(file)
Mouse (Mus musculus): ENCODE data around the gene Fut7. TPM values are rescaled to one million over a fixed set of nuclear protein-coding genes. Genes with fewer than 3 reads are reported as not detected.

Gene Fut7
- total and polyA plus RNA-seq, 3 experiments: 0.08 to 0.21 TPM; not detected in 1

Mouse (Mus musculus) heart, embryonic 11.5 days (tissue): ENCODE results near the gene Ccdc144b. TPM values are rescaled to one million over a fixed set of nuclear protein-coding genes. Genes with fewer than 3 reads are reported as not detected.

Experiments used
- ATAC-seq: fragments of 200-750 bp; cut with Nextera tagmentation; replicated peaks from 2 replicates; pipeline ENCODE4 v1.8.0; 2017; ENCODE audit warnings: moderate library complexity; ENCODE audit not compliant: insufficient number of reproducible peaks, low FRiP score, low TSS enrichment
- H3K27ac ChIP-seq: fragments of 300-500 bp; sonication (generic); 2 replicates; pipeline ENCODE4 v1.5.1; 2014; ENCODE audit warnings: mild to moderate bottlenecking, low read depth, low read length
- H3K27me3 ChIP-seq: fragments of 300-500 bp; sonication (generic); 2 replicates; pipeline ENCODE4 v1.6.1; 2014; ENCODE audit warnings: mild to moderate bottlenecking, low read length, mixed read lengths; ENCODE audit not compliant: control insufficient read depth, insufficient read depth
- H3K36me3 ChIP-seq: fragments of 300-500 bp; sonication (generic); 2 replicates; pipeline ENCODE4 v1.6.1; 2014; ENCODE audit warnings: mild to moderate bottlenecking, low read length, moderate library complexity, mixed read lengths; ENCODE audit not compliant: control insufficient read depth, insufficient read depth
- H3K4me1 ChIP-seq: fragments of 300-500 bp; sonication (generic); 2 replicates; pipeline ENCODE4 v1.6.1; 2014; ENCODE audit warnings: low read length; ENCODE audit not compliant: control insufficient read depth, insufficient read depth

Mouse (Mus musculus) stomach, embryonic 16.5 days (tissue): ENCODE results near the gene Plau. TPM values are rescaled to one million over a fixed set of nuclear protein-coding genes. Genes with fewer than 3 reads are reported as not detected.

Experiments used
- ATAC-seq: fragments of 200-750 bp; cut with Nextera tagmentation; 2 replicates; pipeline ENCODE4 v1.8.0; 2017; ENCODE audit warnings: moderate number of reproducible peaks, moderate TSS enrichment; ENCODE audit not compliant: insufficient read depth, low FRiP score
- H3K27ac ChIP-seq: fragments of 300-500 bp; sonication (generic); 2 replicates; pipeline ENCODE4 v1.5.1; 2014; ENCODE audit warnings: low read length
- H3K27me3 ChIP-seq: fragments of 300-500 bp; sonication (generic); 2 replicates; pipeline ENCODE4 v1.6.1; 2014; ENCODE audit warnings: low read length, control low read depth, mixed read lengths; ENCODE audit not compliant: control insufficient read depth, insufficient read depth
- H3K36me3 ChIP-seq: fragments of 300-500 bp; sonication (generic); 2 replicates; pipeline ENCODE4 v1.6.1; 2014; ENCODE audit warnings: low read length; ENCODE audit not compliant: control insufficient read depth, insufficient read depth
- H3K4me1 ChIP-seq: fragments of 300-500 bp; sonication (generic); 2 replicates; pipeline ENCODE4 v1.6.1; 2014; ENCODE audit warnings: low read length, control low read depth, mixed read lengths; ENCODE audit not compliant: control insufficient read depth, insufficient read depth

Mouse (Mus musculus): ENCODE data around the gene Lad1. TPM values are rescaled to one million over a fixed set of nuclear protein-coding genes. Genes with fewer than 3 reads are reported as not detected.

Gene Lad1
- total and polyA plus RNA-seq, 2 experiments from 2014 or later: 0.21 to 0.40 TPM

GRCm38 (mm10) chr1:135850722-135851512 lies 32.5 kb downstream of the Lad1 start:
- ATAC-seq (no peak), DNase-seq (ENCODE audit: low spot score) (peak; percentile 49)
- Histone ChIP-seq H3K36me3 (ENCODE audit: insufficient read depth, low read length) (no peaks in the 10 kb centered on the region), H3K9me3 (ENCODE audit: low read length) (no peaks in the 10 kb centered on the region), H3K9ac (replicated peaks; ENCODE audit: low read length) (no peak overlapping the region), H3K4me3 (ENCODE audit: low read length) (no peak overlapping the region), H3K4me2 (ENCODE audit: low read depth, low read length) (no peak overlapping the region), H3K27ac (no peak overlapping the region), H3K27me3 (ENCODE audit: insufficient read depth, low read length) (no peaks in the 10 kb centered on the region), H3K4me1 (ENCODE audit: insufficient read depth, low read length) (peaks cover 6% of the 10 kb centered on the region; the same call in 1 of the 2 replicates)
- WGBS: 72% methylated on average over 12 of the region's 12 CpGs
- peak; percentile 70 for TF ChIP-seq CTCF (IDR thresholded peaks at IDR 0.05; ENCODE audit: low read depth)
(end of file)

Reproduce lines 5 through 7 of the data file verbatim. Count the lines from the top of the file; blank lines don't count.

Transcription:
Experiments used
- ATAC-seq: fragments of 200-750 bp; cut with Nextera tagmentation; replicated peaks from 2 replicates; pipeline ENCODE4 v1.8.0; 2017; ENCODE audit warnings: moderate library complexity; ENCODE audit not compliant: insufficient number of reproducible peaks, low FRiP score, low TSS enrichment
- H3K27ac ChIP-seq: fragments of 300-500 bp; sonication (generic); 2 replicates; pipeline ENCODE4 v1.5.1; 2014; ENCODE audit warnings: mild to moderate bottlenecking, low read depth, low read length